While not clearly stated, it appears that a driving hypothesis behind this research was investigation of post transcriptional regulation associated with Tapping Panel Dryness (TPD). Previous research has shown a change in small RNA size (lines 81-82). Unfortunately, this comes off as a side bar in the introduction and results. The research question being addressed needs more clarification and addressed in these sections. Otherwise this manuscript comes off as more observational. It is an interesting finding that 21-nt siRNAs increase in TPD. Unfortunately, the focus of the manuscript is on miRNAs and impacted pathways, rather than genes that might be impacted by siRNAs in the disease response. This would be an interesting analysis to include.
The figures and tables presented are challenging to interpret and make the manuscript inaccessible to general audiences. The authors should revise the figures that can be interpreted by audiences not familiar with the complex statistics behind the analysis. For example, I could not follow the analysis of cleaved targets described (lines 193-201), and relate this to the results presented (Figures 6, 8). Tables 1, 2, 3, 4, 7, 9 do not help explain the results found. They are simply descriptive statistics. Figures 9 and 10 are illegible; I cannot tell what the networks described here would be.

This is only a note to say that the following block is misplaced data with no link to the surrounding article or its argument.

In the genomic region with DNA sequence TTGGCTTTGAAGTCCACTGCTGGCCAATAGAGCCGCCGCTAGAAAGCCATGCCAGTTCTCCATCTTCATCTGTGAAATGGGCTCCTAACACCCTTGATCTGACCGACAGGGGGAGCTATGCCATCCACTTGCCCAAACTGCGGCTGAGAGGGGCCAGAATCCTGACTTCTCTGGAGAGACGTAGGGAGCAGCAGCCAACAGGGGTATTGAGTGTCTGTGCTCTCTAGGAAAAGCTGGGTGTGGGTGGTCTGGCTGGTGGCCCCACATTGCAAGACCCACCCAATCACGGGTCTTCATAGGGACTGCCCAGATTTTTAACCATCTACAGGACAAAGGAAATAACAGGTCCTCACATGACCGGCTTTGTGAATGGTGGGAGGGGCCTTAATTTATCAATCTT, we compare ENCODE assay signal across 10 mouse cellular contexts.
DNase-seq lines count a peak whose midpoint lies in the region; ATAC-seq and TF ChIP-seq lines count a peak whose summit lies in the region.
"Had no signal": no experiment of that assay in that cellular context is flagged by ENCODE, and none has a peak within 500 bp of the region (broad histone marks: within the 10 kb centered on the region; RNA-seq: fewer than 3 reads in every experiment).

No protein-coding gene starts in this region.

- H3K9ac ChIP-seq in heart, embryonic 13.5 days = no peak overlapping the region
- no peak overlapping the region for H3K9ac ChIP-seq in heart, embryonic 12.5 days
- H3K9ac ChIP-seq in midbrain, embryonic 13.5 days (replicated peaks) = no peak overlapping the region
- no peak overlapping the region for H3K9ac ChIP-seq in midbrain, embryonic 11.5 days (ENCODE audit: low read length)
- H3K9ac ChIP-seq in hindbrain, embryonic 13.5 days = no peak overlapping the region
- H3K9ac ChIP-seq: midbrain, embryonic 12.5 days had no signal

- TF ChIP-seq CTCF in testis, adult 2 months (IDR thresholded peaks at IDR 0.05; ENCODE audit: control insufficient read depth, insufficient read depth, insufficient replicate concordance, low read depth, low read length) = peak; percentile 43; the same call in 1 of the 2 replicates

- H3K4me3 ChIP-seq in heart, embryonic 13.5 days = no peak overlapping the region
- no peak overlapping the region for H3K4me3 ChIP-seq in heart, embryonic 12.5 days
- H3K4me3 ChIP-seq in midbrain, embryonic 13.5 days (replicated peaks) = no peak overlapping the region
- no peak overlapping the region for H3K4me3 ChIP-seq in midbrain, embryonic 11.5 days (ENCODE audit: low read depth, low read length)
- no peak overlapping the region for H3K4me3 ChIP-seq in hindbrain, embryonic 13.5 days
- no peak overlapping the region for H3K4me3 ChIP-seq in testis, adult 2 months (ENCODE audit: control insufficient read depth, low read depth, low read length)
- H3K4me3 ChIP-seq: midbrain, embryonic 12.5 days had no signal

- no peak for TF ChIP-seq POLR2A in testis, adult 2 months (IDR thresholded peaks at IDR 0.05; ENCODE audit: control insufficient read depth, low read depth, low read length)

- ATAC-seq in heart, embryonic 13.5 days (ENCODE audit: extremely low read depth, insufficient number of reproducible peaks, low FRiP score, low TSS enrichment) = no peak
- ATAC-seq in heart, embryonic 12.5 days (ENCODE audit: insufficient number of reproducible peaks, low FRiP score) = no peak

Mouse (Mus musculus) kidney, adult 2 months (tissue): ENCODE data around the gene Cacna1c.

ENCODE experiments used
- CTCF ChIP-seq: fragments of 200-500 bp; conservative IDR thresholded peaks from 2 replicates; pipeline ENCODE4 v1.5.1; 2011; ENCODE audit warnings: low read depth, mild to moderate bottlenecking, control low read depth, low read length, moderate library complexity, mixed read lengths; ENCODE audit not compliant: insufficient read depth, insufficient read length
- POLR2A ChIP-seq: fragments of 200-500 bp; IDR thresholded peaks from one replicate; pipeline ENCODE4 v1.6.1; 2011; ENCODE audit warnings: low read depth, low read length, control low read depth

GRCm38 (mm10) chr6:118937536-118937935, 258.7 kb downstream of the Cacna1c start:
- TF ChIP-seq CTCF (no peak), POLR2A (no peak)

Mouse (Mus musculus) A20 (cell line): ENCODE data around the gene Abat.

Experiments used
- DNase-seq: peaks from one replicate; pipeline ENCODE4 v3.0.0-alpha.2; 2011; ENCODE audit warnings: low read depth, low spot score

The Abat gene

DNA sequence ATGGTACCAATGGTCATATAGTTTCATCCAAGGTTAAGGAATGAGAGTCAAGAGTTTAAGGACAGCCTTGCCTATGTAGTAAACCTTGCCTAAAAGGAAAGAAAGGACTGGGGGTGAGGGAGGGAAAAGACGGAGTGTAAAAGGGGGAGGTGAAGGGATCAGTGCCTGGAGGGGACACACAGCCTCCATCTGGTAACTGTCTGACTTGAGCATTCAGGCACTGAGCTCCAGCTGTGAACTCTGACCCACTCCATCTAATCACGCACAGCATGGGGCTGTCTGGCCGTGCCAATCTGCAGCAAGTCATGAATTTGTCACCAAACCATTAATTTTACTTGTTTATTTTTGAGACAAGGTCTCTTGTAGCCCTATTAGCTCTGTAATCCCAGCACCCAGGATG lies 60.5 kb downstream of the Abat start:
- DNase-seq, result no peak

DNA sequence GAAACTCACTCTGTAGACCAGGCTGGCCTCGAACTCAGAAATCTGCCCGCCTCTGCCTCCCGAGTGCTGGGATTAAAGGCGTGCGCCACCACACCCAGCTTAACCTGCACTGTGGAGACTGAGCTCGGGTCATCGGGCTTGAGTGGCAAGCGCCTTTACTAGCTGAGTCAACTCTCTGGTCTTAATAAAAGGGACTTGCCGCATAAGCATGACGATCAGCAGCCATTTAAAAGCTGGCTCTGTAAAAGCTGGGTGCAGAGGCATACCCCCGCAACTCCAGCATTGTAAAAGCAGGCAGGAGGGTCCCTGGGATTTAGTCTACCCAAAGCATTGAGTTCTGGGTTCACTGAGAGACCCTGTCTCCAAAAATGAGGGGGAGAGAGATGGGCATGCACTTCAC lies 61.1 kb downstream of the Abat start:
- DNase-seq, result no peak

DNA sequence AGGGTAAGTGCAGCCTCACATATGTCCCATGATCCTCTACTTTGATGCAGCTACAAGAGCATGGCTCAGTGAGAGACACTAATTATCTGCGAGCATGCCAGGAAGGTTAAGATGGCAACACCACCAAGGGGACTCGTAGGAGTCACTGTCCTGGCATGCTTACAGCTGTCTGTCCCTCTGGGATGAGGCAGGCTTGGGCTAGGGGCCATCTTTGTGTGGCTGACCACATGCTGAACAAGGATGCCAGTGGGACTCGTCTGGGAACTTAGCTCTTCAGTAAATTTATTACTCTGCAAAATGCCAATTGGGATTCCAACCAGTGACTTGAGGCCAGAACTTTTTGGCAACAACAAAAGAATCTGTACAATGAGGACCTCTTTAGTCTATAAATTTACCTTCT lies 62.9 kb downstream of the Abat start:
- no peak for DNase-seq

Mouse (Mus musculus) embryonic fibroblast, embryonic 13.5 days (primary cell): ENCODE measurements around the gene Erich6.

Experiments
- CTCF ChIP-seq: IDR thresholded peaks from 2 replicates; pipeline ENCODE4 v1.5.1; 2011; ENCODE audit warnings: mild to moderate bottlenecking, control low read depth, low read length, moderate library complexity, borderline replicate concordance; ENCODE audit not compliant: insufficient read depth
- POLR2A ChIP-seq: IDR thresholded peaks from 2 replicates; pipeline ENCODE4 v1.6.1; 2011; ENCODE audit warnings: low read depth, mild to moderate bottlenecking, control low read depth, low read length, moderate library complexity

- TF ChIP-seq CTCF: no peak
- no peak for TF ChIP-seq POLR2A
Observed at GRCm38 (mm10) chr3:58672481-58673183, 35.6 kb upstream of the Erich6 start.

Please include a description of the data provided in all supplemental materials.